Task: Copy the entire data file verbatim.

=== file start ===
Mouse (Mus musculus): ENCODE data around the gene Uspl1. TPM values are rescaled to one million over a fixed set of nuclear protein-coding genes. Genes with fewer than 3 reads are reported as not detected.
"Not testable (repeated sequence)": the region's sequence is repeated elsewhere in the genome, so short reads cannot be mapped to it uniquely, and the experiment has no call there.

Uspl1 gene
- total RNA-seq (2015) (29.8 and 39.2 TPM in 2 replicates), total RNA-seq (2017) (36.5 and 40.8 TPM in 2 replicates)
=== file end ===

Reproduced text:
Mouse (Mus musculus): ENCODE data around the gene Uspl1. TPM values are rescaled to one million over a fixed set of nuclear protein-coding genes. Genes with fewer than 3 reads are reported as not detected.
"Not testable (repeated sequence)": the region's sequence is repeated elsewhere in the genome, so short reads cannot be mapped to it uniquely, and the experiment has no call there.

Uspl1 gene
- total RNA-seq (2015) (29.8 and 39.2 TPM in 2 replicates), total RNA-seq (2017) (36.5 and 40.8 TPM in 2 replicates)